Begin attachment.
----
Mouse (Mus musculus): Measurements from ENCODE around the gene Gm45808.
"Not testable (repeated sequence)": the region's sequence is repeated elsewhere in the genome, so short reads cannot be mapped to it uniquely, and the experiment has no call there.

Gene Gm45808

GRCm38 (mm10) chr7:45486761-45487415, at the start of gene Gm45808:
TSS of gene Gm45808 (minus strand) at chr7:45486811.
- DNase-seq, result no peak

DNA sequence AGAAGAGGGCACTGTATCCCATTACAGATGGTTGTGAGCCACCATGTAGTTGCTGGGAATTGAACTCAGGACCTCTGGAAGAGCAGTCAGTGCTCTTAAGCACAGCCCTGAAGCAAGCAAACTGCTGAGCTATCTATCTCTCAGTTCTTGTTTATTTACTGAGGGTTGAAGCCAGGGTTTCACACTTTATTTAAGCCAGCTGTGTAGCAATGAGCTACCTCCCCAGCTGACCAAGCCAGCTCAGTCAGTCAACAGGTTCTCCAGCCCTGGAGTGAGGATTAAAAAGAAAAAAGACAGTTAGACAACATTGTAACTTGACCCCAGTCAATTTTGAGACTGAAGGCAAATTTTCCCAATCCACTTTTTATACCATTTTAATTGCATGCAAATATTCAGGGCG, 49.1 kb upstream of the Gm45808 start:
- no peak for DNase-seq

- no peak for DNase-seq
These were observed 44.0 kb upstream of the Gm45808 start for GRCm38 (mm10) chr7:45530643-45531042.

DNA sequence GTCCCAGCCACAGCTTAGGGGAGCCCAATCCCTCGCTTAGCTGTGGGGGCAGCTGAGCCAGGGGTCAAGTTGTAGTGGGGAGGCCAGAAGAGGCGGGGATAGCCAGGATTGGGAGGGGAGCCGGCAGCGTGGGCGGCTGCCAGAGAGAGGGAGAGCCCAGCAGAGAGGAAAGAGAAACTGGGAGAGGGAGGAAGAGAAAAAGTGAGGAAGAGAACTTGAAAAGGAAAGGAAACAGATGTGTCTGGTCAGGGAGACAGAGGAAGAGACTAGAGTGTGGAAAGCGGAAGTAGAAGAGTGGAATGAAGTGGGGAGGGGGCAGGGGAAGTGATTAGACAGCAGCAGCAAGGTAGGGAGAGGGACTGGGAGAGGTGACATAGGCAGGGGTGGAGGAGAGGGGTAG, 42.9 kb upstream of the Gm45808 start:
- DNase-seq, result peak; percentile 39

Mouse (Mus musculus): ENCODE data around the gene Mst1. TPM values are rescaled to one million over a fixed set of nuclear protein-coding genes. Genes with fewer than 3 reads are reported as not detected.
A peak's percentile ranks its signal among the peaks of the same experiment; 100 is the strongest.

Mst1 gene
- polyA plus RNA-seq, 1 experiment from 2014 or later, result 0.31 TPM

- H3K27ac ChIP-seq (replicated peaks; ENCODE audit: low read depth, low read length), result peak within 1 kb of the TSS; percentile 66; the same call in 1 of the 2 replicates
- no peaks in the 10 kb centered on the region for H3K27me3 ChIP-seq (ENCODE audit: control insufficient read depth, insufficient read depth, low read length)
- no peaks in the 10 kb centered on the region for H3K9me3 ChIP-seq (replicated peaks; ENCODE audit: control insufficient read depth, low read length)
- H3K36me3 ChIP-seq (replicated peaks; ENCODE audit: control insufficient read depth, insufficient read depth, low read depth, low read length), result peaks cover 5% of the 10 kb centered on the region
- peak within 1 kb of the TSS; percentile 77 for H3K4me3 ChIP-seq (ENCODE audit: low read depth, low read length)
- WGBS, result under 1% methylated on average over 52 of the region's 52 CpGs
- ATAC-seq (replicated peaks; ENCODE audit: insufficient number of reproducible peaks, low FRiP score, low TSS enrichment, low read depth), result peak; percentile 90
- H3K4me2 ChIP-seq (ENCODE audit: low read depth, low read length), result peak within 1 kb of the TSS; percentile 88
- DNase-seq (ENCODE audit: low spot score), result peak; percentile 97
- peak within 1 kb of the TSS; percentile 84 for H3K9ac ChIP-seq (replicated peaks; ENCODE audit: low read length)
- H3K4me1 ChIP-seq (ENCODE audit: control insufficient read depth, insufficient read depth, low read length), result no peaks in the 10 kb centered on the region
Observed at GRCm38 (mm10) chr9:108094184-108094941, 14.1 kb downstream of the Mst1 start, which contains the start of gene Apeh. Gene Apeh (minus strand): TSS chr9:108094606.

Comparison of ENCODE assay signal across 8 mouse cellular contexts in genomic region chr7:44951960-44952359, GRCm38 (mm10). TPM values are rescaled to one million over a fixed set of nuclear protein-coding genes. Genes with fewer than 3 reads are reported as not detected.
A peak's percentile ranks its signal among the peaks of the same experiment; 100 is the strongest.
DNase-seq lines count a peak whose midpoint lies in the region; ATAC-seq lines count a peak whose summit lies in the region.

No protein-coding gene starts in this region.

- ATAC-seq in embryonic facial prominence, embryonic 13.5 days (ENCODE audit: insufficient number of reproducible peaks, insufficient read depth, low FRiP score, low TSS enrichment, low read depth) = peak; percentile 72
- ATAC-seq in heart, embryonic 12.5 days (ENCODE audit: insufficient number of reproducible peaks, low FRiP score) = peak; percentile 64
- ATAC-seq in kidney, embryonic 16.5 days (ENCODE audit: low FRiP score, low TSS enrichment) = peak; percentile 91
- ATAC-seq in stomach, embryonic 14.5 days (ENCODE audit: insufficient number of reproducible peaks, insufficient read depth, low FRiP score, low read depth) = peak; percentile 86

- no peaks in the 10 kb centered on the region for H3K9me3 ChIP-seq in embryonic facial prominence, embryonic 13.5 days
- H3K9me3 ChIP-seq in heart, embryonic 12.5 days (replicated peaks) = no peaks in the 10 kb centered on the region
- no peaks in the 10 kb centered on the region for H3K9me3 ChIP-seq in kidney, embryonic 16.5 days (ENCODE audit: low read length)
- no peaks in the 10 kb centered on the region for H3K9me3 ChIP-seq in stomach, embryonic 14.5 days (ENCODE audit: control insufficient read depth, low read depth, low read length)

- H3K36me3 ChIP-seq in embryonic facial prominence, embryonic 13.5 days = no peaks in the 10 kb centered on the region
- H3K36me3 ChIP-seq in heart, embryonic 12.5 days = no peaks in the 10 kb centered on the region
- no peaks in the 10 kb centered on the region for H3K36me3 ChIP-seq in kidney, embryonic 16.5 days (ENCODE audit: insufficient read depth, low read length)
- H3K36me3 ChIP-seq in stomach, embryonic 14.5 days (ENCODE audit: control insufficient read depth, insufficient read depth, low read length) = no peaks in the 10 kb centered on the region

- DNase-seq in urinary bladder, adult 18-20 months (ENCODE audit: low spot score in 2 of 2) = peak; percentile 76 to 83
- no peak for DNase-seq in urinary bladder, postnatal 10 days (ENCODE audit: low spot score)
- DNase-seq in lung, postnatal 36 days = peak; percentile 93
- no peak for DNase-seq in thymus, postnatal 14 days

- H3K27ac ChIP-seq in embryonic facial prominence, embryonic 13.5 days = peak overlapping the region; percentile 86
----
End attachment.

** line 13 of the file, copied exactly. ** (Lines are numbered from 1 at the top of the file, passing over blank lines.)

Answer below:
Mouse (Mus musculus): ENCODE data around the gene Mst1. TPM values are rescaled to one million over a fixed set of nuclear protein-coding genes. Genes with fewer than 3 reads are reported as not detected.